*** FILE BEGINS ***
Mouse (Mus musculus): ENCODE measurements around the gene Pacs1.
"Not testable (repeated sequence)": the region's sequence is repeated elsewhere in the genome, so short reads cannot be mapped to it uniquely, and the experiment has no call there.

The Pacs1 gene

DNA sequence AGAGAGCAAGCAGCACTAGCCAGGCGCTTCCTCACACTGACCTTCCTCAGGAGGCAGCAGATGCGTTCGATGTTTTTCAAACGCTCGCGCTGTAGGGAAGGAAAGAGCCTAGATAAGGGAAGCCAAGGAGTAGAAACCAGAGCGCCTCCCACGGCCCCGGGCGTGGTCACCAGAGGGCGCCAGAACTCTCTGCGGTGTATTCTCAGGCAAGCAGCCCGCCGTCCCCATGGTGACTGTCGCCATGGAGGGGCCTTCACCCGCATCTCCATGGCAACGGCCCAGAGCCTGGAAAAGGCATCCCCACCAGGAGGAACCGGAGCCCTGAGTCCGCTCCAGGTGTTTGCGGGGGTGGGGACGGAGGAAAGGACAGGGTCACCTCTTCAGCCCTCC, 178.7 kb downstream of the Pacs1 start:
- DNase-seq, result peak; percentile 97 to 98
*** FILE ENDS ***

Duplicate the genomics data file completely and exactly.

Mouse (Mus musculus): ENCODE measurements around the gene Pacs1.
"Not testable (repeated sequence)": the region's sequence is repeated elsewhere in the genome, so short reads cannot be mapped to it uniquely, and the experiment has no call there.

The Pacs1 gene

DNA sequence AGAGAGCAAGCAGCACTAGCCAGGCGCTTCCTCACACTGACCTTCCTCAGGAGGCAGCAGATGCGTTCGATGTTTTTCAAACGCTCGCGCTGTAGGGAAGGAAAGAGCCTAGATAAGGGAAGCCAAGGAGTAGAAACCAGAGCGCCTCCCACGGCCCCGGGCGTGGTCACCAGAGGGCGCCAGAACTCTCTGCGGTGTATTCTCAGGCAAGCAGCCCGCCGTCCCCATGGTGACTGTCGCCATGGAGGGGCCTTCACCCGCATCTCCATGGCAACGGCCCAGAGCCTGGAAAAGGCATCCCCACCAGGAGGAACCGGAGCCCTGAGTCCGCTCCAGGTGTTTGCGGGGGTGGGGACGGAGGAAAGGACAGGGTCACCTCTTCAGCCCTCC, 178.7 kb downstream of the Pacs1 start:
- DNase-seq, result peak; percentile 97 to 98